The Republican Party is at its strongest point in two decades heading into midterm elections, according to a new Pew Research/USA Today poll, the latest daunting sign for Democrats ahead of campaign season.
The GOP is at an even stronger point than previous “wave” elections in 1994 and 2010 and looks poised to make major gains — and possibly take control of the U.S. Senate.
According to the poll, out Monday, Republicans have a 47-43 lead on the generic congressional ballot. That’s a 10-point swing from October, when Democrats, boosted by GOP blame for the federal government shutdown, held a 6-point lead in the Pew poll.
Overall, Democrats are plagued by the still-sluggish economy, the unpopularity of the Affordable Care Act, and the undesirable views of President Barack Obama. More voters (26%) say their vote will be “against” the president. Only 16% say their vote will be “for” Obama. And by more than a 2-to-1 margin, voters say they want the next president to pursue policies different from the Obama administration’s priorities.
As has been seen in other polls showing trouble for Democrats this year, the party is also hampered by a lack of enthusiasm. For example, only 31% of Democratic voters say their vote is “for” Obama. In 2010, that number was 47%.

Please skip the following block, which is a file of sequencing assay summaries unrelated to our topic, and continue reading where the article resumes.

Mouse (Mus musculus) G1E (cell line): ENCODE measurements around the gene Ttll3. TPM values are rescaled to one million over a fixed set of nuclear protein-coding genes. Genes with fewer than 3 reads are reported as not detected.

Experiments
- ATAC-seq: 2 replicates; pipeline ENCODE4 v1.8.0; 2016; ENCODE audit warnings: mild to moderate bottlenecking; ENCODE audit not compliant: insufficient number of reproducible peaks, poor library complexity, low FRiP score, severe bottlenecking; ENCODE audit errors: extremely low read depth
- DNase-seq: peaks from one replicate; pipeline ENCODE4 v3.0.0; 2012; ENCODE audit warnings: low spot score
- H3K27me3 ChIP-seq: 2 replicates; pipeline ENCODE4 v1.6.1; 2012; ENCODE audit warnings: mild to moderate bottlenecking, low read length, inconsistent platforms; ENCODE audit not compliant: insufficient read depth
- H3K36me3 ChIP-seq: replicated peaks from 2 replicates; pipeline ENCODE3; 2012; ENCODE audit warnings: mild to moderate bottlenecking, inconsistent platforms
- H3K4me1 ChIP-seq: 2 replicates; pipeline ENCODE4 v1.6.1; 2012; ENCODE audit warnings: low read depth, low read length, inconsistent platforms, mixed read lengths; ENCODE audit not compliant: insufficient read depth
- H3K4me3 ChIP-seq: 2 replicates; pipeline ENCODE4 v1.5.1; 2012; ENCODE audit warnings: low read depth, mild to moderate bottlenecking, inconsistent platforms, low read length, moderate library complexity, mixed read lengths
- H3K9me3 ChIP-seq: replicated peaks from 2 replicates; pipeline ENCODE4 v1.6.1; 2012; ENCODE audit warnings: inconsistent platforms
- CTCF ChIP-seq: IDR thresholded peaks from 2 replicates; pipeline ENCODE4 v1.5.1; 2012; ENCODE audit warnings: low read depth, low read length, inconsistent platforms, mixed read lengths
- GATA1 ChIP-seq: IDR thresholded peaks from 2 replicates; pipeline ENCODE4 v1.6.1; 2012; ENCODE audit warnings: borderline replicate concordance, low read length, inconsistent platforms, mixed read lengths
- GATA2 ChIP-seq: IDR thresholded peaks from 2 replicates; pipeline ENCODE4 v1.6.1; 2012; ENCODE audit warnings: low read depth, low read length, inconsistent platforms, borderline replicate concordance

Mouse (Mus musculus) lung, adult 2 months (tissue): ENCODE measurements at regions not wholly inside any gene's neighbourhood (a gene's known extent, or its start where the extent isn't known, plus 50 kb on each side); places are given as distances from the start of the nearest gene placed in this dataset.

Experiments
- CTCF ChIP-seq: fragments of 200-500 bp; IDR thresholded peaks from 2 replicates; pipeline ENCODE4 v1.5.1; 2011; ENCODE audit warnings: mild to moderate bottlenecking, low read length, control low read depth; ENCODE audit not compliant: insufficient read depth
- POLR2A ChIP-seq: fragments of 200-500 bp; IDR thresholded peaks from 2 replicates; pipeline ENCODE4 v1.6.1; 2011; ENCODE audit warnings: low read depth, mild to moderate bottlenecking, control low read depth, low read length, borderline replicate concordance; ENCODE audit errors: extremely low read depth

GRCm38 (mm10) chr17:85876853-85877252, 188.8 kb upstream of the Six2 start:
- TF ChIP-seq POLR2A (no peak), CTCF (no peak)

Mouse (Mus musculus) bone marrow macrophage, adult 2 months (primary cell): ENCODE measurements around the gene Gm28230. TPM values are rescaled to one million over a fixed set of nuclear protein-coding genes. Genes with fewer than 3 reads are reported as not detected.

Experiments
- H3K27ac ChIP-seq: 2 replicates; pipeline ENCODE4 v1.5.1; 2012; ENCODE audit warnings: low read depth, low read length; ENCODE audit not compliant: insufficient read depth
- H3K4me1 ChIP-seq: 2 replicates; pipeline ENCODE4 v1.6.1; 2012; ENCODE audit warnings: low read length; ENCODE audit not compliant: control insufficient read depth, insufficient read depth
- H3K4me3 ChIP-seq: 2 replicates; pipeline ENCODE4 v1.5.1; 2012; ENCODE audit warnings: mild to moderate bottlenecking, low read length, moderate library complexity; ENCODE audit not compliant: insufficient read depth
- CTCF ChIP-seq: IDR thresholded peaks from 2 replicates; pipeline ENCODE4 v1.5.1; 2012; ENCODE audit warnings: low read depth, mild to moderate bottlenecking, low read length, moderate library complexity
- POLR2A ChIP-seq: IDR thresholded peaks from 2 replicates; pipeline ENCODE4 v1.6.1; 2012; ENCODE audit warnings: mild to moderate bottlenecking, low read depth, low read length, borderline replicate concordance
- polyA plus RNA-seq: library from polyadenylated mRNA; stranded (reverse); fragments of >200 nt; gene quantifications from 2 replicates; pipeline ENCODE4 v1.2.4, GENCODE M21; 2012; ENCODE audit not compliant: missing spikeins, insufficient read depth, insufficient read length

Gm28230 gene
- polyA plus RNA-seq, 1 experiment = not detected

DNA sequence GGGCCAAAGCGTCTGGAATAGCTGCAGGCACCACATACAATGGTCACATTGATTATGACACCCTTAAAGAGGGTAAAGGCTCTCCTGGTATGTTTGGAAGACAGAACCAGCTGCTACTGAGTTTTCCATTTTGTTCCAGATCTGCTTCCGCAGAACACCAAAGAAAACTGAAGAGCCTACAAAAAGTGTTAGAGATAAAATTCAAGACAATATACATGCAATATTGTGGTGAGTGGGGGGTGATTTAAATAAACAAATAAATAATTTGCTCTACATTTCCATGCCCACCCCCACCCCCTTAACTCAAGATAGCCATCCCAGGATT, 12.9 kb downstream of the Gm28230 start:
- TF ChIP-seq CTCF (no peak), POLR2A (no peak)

Some of the other troubling signs for Democrats:
- Obama’s approval rating sits at only 44%, compared with 50% who disapprove.
- Though the jobs report on Friday showed the unemployment rate dropping to its lowest level since 2008, most people (65%) say jobs are still difficult to find. About same percentage of voters think the economy will get worse next year as better.
- The percentage of voters who disapprove of the Affordable Care Act (55%) is still tied for the highest in the law’s history, despite a recent influx of good news.
Here’s a good chart from Pew that sums up the current state of play this election season. Overall, it looks like Republicans are poised for a stronger campaign than their gains in 2010. But it does not appear that they will have gains on par with the Democratic Party in 2006, when Democrats gained six seats in the Senate and 31 in the House amid the peak of President George W. Bush’s unpopularity.
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